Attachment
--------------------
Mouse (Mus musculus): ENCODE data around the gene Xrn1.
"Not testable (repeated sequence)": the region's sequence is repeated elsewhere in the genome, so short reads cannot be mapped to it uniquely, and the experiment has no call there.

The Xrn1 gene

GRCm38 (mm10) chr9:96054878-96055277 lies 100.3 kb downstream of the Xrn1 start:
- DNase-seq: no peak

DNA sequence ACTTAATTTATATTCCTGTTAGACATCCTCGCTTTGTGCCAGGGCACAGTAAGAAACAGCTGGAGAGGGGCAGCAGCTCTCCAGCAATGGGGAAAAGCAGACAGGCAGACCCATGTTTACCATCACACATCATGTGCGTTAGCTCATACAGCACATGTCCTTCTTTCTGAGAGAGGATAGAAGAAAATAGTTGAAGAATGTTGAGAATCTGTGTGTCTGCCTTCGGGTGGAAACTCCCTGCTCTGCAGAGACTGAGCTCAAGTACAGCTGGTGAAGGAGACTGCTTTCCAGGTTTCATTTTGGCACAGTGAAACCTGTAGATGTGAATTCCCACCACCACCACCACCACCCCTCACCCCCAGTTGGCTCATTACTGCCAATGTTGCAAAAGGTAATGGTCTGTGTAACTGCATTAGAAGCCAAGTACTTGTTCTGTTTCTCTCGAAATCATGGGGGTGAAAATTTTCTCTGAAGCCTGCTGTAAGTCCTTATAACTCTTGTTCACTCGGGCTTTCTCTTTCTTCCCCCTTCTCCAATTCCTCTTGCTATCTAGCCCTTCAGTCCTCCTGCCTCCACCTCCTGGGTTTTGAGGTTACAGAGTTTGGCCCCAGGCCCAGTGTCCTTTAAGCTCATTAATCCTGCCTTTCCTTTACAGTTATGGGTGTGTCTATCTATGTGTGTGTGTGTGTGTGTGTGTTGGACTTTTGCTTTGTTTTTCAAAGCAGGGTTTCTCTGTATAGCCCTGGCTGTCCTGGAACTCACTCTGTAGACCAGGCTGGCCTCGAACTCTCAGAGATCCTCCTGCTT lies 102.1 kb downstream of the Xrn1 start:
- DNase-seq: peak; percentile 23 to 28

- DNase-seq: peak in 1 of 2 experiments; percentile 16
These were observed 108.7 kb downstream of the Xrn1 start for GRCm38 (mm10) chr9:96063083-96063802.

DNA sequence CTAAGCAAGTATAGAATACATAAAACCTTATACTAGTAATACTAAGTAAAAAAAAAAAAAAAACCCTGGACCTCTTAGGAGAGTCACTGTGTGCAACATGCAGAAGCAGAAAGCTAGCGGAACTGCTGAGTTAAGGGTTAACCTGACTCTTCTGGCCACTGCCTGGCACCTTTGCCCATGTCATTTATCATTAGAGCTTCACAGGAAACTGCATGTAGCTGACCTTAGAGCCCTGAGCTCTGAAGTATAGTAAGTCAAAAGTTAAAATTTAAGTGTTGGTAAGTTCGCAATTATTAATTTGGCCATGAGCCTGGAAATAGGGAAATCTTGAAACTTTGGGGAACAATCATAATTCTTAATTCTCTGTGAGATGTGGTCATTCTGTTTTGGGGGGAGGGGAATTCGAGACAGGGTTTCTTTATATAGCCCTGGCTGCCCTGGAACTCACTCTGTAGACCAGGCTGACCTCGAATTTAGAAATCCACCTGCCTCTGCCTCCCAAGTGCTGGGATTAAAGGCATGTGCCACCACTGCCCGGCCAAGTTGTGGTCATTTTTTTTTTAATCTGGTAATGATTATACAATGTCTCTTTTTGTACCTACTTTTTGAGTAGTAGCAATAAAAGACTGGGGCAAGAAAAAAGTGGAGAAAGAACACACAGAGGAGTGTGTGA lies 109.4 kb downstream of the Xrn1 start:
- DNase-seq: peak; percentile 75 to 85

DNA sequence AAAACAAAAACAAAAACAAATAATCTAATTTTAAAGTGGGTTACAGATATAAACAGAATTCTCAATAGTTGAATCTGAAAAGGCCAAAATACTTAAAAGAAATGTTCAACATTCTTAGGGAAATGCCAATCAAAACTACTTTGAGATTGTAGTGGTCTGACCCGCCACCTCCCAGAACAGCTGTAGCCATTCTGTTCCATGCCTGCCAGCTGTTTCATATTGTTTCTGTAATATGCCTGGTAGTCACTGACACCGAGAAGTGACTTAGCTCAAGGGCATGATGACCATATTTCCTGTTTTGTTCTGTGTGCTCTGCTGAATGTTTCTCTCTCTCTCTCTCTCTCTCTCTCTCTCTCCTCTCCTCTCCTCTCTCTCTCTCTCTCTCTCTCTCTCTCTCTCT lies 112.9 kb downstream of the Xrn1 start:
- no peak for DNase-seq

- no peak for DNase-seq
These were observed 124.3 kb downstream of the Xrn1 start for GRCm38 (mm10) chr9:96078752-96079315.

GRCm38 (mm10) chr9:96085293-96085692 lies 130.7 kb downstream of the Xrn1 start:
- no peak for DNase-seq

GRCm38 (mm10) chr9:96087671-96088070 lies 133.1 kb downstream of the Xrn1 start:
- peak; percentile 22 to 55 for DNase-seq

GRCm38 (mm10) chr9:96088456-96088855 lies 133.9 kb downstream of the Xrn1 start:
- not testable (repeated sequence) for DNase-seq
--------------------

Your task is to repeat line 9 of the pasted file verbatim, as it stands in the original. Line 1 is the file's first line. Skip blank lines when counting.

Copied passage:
These were observed 108.7 kb downstream of the Xrn1 start for GRCm38 (mm10) chr9:96063083-96063802.